Last week we featured two posts titled “Excuse me, but I have a few questions” and “Questions every non-profit executive director should be asking“. Today, we’re continuing this series of posts by looking at powerful questions that board members should be asking.
As I mentioned last week, Tony Stoltzfus explains in his book “Coaching Questions: A Coach’s Guide to Powerful Asking Questions” that there are many reasons why asking questions is important. The following are three reasons that I highlighted last week:
- Asking empowers
- Asking develops leadership capacity
- Asking creates authenticity
The third reason — “Asking creates authenticity” — is one of the biggest reasons board members need to get in the habit of asking questions.
How many times have I seen board volunteers telling their executive director and fundraising professional what they think should happen or what they are most concerned about? Well, if I had a nickel for every time I’ve seen it, then I wouldn’t be writing this blog every day. 🙂
In Tony’s book, he explains that “asking” rather than “telling” creates a situation that fosters trust and transparency between people. In my experience, board members are more influential and effective when they ask more questions and seek to truly understand what is really going on and why staff are suggesting and doing certain things.
However, it is important that board members understand their roles and responsibilities first before they transform themselves into “questioning machines”. It would be perceived as “micro-management” by most non-profit staff members if board members started asking all sorts of detailed questions around programming and operation.
This doesn’t mean that asking programmatic and operational questions aren’t appropriate, but doing so in the appropriate context is very important.
When it comes to strategic direction, policy and business-related things, I believe that many board members need to do a better job of getting involved and engaged. Asking good questions inside and out of the boardroom will help accomplish this objective.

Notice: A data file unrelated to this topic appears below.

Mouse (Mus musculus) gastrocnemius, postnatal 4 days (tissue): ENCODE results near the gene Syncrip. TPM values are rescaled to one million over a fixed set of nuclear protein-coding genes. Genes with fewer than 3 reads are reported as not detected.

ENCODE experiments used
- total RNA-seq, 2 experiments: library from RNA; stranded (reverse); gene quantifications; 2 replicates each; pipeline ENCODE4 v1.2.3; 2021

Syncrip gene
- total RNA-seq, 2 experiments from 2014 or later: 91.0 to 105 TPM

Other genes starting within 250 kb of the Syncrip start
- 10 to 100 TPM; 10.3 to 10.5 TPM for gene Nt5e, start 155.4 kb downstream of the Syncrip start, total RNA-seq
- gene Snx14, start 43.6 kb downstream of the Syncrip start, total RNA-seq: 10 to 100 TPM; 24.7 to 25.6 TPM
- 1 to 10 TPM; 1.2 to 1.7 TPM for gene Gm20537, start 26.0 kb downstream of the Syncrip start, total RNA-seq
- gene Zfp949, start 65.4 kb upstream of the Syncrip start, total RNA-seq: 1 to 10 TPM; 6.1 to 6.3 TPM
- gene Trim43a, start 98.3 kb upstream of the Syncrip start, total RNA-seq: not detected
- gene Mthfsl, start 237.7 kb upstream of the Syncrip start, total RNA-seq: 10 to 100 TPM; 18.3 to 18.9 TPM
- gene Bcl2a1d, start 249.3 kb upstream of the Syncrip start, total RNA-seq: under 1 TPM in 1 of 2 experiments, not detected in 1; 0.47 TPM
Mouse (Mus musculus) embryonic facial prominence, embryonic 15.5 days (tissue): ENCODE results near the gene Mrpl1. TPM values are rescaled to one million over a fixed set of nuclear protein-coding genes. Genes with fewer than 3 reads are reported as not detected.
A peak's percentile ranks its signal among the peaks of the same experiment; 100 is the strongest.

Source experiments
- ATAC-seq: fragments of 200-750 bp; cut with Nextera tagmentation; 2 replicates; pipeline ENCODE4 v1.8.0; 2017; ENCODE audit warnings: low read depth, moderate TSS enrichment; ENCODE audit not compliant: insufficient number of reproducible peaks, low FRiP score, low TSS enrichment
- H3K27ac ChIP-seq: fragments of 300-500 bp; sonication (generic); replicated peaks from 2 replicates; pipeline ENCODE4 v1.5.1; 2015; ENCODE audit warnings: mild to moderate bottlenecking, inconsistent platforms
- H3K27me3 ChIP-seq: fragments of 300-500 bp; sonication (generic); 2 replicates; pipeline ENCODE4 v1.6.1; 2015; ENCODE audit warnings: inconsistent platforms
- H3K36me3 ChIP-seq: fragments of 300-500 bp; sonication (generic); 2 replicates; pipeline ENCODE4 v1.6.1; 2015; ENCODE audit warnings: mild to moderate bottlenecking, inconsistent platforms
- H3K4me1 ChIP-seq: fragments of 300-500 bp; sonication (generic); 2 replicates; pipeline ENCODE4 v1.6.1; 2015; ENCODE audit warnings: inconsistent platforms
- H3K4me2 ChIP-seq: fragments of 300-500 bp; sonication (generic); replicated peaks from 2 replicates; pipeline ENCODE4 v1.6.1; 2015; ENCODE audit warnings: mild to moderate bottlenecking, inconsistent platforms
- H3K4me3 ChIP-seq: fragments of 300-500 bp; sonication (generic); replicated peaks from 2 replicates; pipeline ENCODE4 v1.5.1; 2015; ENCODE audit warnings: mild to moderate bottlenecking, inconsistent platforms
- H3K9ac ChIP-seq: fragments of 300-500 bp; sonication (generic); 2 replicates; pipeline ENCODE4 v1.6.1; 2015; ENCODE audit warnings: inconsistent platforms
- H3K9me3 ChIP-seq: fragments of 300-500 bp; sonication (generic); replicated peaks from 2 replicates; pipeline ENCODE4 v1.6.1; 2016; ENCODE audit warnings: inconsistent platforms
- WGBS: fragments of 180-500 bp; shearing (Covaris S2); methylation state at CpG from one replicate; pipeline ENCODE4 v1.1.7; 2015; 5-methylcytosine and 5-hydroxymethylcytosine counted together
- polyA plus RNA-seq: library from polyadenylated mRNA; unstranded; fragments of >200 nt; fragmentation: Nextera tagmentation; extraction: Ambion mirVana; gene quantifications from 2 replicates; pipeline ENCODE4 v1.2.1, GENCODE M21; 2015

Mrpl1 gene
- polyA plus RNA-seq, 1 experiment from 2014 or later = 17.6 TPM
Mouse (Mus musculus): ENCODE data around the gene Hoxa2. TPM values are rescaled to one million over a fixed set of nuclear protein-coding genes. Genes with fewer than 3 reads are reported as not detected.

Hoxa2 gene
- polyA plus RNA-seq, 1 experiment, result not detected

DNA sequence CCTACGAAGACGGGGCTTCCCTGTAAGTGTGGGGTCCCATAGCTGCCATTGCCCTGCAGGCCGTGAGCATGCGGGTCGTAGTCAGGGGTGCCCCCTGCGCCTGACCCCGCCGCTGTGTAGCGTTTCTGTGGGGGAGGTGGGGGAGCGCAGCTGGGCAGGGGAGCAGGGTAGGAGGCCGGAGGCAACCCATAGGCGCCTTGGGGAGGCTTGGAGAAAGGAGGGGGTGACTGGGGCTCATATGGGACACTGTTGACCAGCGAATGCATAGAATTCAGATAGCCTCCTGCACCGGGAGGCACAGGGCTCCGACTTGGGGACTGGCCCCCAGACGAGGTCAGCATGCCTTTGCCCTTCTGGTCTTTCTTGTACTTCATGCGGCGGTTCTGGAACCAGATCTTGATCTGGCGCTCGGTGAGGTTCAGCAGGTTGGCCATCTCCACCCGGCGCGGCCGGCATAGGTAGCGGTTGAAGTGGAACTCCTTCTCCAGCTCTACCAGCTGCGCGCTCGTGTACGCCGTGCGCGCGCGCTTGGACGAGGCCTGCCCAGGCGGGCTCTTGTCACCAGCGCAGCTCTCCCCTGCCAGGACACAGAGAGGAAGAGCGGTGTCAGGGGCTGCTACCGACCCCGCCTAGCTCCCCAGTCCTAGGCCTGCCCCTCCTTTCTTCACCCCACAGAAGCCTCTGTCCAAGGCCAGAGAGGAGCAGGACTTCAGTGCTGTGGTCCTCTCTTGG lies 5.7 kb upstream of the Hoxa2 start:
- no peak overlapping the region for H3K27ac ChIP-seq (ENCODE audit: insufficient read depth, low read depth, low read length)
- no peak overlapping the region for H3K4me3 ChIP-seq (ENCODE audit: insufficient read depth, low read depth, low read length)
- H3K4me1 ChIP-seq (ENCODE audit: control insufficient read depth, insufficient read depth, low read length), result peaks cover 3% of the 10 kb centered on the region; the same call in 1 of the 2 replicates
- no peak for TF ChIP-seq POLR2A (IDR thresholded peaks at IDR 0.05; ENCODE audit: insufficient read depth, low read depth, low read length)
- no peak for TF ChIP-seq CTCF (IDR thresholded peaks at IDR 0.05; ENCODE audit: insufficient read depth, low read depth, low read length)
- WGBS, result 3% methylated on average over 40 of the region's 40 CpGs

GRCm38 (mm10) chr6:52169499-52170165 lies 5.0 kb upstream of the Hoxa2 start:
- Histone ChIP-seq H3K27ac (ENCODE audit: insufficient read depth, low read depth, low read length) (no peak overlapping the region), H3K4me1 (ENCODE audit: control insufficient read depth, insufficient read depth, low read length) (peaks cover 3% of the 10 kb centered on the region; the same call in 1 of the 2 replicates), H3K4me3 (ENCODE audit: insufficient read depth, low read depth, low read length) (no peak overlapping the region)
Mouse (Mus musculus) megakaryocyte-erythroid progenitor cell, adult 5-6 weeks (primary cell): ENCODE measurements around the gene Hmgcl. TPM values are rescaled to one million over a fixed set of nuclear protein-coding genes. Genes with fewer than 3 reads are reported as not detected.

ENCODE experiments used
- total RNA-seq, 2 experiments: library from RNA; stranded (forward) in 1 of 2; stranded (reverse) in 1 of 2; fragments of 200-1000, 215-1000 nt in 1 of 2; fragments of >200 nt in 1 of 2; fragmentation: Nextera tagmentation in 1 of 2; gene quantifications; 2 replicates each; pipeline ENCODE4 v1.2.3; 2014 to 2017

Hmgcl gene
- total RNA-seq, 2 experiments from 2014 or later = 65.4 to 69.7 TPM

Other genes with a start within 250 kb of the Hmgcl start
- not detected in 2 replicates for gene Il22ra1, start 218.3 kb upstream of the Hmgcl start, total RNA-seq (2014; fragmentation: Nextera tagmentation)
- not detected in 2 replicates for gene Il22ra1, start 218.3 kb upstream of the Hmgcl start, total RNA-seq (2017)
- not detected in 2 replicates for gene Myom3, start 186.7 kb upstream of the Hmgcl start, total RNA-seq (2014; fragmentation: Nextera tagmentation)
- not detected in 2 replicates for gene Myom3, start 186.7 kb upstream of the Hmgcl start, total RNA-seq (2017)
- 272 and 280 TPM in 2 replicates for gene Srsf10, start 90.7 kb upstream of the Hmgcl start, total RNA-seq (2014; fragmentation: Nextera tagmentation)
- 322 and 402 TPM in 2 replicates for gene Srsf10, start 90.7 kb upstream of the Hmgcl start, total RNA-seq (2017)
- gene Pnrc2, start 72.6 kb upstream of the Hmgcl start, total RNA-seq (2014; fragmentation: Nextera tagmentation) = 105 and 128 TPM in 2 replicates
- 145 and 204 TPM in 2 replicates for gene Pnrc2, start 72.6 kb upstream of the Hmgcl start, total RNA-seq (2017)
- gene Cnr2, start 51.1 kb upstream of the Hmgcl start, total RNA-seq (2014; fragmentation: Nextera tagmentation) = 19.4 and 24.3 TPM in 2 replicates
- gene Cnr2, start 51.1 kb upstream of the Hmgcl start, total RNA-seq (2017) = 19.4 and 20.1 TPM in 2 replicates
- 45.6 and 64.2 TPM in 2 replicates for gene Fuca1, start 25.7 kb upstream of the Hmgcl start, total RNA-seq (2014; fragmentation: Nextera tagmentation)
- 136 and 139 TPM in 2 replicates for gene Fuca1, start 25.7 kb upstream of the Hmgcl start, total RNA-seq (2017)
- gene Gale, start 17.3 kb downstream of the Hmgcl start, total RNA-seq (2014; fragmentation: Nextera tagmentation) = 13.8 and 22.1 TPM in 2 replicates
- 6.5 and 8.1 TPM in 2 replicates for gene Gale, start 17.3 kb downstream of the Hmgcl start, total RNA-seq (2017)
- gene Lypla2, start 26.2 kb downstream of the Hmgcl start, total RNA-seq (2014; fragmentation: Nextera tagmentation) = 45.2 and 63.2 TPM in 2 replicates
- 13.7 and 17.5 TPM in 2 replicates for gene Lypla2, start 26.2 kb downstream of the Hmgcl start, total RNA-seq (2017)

One of the biggest non-profit boardroom challenges occurs when conversations are started, people talk an issue to death, and nothing every seems to get resolved. Tony Stoltzfus talks about the importance of SMART Goals in his book and offers a number of great questions that can re-focus your conversations into something more goal-oriented and actionable.
SMART is obviously an acronym for the following:
- Specific — You can state clearly where you are going
- Measurable — You’ve included a way to measure progress
- Attainable — It is within your capabilities
- Relevant — You care enough about this goal to make it a priority
- Time-Specific — It has a deadline
The following are a few questions that Tony suggests might help you craft a SMART Goal:
- What will it look like when you reach your objective? What is the outcome that you want?
- How can you quantify this goal so we’ll know when you’ve reached it?
- Are there any barriers or circumstances that preclude reaching this goal?
- Why is this important?
- By when will you reach the goal?
One pitfall that I believe board members need to avoid when using this approach is using it to interrogate staff. After all, isn’t “board engagement” the goal here? If so, then these questions should be used by volunteers to engage their fellow volunteers. Or these questions can be used by staff to get board volunteers involved and focused on action.
Of course, these are NOT the only questions that board members should be asking in the boardroom. Click here to see a wonderful list titled “Questions Nonprofit Board Members Should Always Ask” that our friends at managementhelp.org put together.
How much “question asking” goes on inside of your boardroom? What have you found to be effective and engaging questions? What has been ineffective? Please use the comment box to share a few of your thoughts.
Founder & President, The Healthy Non-Profit LLC